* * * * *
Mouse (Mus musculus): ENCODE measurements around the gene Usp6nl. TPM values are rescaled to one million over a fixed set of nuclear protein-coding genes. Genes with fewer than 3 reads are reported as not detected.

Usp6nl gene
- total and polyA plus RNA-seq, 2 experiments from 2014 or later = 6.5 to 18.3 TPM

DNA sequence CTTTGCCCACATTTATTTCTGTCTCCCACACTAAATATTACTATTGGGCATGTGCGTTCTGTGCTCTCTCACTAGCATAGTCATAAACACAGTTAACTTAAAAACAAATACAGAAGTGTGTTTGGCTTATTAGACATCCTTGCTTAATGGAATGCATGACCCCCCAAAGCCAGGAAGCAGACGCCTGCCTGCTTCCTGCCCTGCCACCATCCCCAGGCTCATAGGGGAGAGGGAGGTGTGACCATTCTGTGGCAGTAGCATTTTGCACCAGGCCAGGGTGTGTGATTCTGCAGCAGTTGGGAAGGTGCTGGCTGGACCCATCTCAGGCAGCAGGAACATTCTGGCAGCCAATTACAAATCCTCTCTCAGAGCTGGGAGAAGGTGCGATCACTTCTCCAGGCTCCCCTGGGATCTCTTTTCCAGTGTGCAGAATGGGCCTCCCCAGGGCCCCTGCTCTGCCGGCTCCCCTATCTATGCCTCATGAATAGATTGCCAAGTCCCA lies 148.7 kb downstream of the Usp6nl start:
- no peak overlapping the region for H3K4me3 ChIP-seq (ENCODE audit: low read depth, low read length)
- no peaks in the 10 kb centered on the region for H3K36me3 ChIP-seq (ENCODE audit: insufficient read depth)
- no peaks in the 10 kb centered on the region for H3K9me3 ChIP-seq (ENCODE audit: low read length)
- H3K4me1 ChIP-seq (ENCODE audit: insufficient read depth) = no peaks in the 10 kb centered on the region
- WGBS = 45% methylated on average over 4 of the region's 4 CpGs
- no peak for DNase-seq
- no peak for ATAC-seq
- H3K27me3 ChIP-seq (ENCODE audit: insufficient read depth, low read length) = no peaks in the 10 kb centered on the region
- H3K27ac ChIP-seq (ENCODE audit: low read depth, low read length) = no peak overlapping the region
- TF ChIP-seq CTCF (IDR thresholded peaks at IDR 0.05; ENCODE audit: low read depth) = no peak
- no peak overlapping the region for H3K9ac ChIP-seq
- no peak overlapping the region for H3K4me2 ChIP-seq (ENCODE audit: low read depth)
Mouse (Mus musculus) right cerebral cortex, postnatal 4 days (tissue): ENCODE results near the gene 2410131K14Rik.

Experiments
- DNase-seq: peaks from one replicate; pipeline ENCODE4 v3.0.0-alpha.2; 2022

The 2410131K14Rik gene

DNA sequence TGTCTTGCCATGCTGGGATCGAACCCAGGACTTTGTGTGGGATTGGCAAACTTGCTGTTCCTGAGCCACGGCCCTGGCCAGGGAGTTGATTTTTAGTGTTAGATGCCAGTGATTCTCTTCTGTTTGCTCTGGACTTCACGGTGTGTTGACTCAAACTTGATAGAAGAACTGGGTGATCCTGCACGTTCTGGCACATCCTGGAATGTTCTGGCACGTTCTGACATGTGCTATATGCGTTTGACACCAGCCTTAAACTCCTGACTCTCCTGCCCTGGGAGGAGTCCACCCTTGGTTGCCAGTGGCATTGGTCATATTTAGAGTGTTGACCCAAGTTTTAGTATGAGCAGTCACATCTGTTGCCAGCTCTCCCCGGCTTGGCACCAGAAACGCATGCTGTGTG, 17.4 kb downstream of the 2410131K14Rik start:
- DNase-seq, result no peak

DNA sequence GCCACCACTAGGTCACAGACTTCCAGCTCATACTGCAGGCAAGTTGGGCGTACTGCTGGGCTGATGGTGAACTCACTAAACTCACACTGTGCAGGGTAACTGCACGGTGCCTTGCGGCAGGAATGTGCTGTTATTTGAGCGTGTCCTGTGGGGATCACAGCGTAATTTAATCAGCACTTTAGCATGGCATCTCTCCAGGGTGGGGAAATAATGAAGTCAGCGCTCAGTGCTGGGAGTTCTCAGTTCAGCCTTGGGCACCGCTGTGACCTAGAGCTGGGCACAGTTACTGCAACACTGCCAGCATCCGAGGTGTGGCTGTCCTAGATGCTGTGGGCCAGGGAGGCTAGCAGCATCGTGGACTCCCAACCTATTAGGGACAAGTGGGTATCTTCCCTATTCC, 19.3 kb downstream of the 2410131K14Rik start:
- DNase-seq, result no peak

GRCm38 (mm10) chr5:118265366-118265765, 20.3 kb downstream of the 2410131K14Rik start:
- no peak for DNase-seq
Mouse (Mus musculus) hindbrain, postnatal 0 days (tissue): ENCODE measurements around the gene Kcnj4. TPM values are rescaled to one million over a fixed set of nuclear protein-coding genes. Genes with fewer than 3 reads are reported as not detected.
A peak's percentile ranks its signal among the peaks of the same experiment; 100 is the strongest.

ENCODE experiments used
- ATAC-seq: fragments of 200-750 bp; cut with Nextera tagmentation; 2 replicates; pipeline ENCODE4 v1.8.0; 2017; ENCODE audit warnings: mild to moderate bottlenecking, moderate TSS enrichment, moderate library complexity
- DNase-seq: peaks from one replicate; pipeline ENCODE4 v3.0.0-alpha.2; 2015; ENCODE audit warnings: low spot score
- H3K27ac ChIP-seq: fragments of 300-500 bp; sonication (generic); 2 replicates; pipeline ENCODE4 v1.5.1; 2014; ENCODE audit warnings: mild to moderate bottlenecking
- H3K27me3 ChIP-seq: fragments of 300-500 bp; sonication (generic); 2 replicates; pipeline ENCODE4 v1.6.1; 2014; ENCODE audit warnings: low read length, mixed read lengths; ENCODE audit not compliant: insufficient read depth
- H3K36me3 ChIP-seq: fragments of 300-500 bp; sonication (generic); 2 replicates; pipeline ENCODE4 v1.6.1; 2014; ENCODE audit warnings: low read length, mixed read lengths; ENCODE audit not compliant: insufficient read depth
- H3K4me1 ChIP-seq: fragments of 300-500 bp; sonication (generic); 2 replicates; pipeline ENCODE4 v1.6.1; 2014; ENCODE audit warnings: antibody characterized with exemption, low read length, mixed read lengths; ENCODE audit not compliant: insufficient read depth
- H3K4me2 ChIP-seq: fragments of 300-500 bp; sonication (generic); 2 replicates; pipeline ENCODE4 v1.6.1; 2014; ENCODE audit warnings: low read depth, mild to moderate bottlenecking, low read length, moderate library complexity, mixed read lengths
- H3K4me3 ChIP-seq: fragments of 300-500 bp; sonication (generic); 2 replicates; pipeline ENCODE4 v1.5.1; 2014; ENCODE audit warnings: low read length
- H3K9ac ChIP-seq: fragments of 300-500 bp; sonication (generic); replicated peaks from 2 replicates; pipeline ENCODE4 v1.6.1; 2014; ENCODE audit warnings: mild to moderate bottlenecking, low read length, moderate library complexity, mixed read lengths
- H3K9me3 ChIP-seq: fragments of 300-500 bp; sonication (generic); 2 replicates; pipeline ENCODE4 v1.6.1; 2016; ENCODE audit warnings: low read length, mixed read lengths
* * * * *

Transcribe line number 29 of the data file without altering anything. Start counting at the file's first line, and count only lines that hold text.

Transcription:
ENCODE experiments used